Photo/IllutrationTerumasa Ozawa, president of the Hokuyo Kensetsu construction firm, shows off a recruiting poster to be shown at prisons. (Takashi Nakajima)

SAPPORO—His mobility is increasingly limited, his speech is further impaired, and he is expected to die within three years. But Terumasa Ozawa will not ease up on his mission to help rehabilitate former convicts.

Ozawa, 44, the third-generation president of Hokuyo Kensetsu, said he will continue hiring convicted criminals, a practice long held by the construction company.

“If convicts are given jobs after leaving prison, they will be less likely to commit crimes again,” Ozawa said. “This will also lead to a reduced number of victims in the future.”

Hokuyo Kensetsu was established here by Ozawa’s father in 1973. The company has hired more than 500 former convicts, a number believed to be the largest among any business in Japan.

After dropping out of high school because he was not allowed to form a boxing club, Ozawa became the drummer of a rock band. After his father died when Ozawa was 17 years old, he started working at Hokuyo Kensetsu.

In 2012, when he was 37, Ozawa developed spinocerebellar degeneration, a rare disorder that affects the brain and leads to the inability to speak or walk and finally death.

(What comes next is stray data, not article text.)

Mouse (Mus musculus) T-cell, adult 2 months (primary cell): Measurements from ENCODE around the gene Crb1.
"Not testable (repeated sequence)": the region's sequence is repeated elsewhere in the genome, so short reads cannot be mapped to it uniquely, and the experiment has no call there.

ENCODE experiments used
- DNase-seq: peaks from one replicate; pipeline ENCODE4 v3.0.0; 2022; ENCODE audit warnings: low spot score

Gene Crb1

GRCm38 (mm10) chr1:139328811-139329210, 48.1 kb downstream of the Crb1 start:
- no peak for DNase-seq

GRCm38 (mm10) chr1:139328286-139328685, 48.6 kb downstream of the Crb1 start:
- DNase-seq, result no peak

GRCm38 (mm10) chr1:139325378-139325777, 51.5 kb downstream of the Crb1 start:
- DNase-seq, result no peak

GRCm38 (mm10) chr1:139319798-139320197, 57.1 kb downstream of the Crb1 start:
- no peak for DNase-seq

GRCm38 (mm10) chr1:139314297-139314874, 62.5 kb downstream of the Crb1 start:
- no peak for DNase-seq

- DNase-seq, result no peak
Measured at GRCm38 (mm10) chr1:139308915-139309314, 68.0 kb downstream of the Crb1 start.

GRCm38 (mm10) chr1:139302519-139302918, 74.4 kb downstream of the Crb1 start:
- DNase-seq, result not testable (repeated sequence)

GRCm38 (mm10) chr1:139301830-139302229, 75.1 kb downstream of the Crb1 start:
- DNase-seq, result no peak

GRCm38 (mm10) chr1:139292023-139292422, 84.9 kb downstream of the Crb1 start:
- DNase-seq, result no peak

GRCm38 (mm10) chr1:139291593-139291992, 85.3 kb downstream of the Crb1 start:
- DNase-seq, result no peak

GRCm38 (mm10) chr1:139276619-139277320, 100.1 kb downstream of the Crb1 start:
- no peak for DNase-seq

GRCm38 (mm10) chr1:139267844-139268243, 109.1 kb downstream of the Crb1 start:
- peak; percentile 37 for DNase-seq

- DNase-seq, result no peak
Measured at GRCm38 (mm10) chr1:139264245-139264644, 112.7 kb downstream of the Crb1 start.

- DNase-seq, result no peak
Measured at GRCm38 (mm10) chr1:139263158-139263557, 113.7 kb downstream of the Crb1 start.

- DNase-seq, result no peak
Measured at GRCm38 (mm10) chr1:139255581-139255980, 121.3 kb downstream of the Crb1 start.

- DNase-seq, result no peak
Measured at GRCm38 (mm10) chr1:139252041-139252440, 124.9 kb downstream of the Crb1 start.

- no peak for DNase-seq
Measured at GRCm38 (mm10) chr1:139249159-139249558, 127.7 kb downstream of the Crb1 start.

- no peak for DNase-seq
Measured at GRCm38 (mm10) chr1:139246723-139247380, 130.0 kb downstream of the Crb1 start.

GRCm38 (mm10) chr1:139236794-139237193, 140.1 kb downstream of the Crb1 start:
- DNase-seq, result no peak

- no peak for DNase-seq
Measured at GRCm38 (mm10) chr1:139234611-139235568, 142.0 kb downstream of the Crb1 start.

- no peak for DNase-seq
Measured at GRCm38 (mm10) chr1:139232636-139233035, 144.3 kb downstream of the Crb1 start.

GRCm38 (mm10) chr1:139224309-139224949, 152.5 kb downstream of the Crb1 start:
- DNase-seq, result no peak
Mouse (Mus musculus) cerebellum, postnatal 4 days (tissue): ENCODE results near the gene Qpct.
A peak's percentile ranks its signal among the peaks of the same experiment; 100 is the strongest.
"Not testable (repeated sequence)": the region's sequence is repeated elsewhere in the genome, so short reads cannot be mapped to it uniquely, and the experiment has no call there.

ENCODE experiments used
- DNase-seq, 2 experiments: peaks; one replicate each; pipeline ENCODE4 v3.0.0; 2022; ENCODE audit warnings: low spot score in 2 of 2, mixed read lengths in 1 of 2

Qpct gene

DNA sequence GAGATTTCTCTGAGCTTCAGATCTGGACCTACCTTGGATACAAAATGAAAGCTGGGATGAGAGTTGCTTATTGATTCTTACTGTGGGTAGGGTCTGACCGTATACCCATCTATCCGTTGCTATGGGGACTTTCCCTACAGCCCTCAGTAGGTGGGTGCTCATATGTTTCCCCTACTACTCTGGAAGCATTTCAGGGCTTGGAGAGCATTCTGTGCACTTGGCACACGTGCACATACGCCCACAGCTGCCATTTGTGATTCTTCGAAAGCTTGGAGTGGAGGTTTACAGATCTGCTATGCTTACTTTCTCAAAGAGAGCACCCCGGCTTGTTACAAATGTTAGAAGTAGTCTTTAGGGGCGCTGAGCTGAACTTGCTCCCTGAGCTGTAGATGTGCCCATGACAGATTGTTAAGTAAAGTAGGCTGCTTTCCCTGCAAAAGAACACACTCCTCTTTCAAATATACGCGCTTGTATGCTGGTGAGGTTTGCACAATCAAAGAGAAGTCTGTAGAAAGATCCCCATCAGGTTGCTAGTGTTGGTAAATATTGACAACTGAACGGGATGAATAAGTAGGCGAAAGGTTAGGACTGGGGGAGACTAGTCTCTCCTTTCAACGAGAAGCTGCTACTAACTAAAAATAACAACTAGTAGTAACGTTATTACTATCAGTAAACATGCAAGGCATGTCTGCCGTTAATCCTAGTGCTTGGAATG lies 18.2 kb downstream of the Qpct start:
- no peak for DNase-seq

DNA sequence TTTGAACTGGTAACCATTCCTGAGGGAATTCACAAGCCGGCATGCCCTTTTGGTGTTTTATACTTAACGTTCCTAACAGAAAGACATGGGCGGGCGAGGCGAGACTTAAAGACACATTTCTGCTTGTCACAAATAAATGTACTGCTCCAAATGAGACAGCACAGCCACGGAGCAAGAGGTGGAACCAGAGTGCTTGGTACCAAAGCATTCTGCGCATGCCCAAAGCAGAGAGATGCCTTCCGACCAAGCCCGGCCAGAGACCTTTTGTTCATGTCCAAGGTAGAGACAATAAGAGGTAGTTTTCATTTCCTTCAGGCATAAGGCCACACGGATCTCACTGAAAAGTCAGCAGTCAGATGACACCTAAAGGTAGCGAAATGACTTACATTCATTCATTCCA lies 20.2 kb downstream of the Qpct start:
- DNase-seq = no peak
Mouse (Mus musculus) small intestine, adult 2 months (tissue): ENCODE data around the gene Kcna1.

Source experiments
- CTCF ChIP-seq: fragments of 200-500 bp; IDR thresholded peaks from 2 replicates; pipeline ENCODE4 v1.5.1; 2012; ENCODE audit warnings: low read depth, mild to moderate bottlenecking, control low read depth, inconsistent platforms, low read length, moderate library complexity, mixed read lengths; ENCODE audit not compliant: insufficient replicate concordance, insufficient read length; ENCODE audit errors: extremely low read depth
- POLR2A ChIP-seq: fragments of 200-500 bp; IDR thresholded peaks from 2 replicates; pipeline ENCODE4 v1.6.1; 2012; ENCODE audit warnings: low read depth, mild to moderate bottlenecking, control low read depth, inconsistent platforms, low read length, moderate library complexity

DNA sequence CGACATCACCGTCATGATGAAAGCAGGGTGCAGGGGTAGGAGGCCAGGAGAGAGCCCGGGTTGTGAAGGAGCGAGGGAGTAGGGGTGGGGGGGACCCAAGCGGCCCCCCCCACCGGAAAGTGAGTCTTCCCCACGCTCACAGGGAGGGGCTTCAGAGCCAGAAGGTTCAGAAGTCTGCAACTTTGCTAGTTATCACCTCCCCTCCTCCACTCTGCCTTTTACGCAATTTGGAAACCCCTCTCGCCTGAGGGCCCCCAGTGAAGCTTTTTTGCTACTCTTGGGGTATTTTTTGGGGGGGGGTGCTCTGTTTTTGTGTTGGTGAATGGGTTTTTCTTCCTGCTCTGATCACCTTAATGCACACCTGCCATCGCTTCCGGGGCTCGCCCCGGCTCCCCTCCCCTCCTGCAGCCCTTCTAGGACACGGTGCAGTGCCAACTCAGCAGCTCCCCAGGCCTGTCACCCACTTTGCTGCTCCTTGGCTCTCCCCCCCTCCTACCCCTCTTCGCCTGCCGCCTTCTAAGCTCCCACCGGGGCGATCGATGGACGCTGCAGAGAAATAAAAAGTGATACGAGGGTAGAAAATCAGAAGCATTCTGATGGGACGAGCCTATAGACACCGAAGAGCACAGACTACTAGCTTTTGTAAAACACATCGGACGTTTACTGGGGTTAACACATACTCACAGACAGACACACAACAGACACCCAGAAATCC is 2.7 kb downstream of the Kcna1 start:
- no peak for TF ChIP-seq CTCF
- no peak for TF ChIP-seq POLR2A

Seven years ago, a doctor told Ozawa that he had only 10 years to live.

Undaunted, Ozawa took over as president from his mother in 2014 and accelerated the company’s long-established policy of employing former inmates.

He asked prisons across Japan to show his company’s recruiting posters to the convicts.

The job interviews are conducted in prison, and Ozawa uses his own funds to cover transportation and other expenses in his recruitment activities.

He acknowledges that one big problem is that many former inmates soon quit the company. They now account for only one-third of its 60 employees.

“There is no time for me to lament,” Ozawa said. “I will just keep employing convicts.”

Although he has to be hospitalized more frequently and feels that death is nearing, he intends to continue touring prisons until his last moment.

In the summer, Ozawa published a 175-page book titled “Yomei 3 Nen: Shacho no Yume” (Three years left: Dream of president) to detail his story and provide tips on life.